There are two main reasons why dogs jump up; because they want your attention or they are excited. Sometimes it can be a combination of both, like when you get home from work they are excited to see you and want you to pat them.

Both of these reasons have similarities in the way they started and in the way we address them, but there are subtle differences too. So I’m going to cover them separately.

Attention Seeking
Jumping up for attention is usually a learned behaviour. By that I mean that we have inadvertently taught our dogs that if they want our attention they can jump up at us to get it. I say inadvertently because most people wouldn’t set out to do this on purpose and don’t even realise they are doing it.
Most often this starts when the dog is a puppy and only becomes a problem when they start to get bigger or more demanding. Here are some reasons why this starts in puppies:

  • They are so much smaller than us and try to jump or stretch to get our attention or reach us
  • They can’t speak English so to communicate what they want they use their body language in a variety of ways and learn which actions get them what they want – then repeat!
  • They are just so cute and we pat them and reward them even when they are doing something they shouldn’t
  • When we start training them with treats, the delivery of the treats can be too slow so the puppy jumps to reach them (ties in with the first point of the huge size difference)
  • They are small and it doesn’t seem like a big deal at first, and remember they are so cute!

We have been rewarding our puppies with pats, our attention or treats when they jump up on us and have basically told them “Yes that’s exactly what I want you to do when you want my attention”.

Ok so now that we understand what caused the jumping up, how do we fix it? The good news is the fix is actually pretty simple. The hard part is remembering to do it and being consistent.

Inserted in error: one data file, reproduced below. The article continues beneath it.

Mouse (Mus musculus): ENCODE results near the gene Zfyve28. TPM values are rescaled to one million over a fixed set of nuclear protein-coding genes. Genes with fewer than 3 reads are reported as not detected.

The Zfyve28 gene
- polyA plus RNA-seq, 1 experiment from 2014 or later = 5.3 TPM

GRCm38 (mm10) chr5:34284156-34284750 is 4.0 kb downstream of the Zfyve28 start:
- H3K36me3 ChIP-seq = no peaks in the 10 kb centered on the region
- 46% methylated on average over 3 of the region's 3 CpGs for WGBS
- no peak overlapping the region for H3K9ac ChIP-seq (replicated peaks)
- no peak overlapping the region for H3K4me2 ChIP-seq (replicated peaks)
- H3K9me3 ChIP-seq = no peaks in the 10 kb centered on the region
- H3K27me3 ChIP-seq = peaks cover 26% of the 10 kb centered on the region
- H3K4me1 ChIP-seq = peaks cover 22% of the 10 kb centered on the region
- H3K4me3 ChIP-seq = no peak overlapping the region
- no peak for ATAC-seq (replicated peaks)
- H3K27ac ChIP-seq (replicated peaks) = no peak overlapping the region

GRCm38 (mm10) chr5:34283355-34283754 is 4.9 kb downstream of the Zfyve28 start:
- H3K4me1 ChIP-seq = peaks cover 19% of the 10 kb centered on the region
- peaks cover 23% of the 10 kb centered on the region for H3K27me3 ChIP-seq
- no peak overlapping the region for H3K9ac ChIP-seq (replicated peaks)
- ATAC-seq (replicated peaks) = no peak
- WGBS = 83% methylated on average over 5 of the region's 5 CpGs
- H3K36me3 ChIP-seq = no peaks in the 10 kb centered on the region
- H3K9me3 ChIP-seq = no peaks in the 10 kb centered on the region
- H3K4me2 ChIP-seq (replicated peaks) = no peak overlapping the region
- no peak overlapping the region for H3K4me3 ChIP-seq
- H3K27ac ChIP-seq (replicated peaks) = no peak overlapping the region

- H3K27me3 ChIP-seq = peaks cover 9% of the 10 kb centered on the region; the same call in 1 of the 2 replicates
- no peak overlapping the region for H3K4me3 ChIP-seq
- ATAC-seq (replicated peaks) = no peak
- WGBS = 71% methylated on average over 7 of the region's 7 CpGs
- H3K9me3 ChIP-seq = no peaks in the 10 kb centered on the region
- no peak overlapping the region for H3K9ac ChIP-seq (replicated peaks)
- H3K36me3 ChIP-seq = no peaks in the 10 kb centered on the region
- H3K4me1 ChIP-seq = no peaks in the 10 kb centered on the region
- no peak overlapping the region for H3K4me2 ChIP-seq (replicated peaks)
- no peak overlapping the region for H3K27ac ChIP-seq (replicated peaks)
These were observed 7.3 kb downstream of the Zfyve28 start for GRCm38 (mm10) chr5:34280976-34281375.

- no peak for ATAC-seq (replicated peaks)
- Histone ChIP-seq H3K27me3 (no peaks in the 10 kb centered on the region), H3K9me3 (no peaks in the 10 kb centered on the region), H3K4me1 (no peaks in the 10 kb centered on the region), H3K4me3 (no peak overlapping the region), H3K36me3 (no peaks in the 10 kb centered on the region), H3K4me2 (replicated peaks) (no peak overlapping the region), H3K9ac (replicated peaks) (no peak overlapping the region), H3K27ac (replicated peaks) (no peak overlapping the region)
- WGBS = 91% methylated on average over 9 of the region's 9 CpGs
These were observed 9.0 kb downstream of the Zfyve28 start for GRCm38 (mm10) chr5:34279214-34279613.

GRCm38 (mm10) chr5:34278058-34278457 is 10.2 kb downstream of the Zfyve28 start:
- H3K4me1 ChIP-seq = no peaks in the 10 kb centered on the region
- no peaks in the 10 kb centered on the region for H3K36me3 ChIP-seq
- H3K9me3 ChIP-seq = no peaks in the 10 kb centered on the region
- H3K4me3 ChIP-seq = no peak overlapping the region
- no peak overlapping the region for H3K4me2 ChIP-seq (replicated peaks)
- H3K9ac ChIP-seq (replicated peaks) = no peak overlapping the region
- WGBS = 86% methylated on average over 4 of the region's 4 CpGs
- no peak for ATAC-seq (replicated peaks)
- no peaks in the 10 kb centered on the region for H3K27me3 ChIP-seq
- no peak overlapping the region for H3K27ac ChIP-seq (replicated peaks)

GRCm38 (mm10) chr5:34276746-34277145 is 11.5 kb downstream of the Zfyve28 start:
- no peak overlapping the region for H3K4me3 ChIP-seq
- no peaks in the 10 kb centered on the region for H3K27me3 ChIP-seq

You have to IGNORE your dog when they jump up at you. Do NOT touch your dog, push your dog away, say “No” or “Uh-uh” and definitely don’t laugh, pat them or make eye contact with your dog. You are REMOVING or NOT GIVING your attention to them when they demand it.
To help you to ignore your dog, you can do the following:

  • If standing, turn your back to your dog,
  • Lift your head up and away from your dog,
  • Walk away,
  • If sitting, and your dog puts their paws on your lap, stand up so your lap is no longer available.

Now we know how to ignore them but how and when do we give them our attention? This part is even more important than the ignoring. You now need to teach your dog WHAT activity will get them your attention. After all we want them to communicate their needs and wants to us right? You are now going to REWARD them with your attention when they offer you polite behaviour like a sit. With practice your dog will start to offer you a sit straight away to communicate to you that they would really like your attention please.

This one is a bit more tricky to manage as we are dealing with a dogs emotions and reactions and there is often little thinking involved from the dog. 

Why do dogs get excited?

  • It’s in their genes. Some breeds are more prone to excited behaviour than others, think Staffy’s, Labradors etc.
  • It’s their temperament and their natural go to state,
  • They have not learnt to control themselves,
  • They have learnt that being excited in certain situations works out for them (i.e. play).

To address excitement you can follow the same steps as you would when addressing attention seeking behaviour. One of the main differences though is that it will likely take much longer for the dog to calm down and offer you a polite sit as all those excited emotions are getting in the way of their thinking. This is where you need to pull out all of your patience and consistency and wait out your dog. This can form part of a bigger impulse control plan (where we are helping our dogs reduce their exicitement in many different areas of their life) which I will write about in a future email as it is simply to large to include here.

Another option is to disrupt the behaviour before it even starts. My favourite way of doing this is by using a clicker. In situations where you know your dog is going to be excited and will likely jump on you get the clicker and treats ready. As your dog runs towards you click, and throw the treat on the floor where the dog can see it. Your dog will be distracted by the click and treat and will stop to collect it. Click and treat another couple of times to get your dogs attention and focus then ask for a sit. Click and treat that too. With practice your dog will slow down, expecting the click and treat and will start going straight into a sit waiting for the reward!

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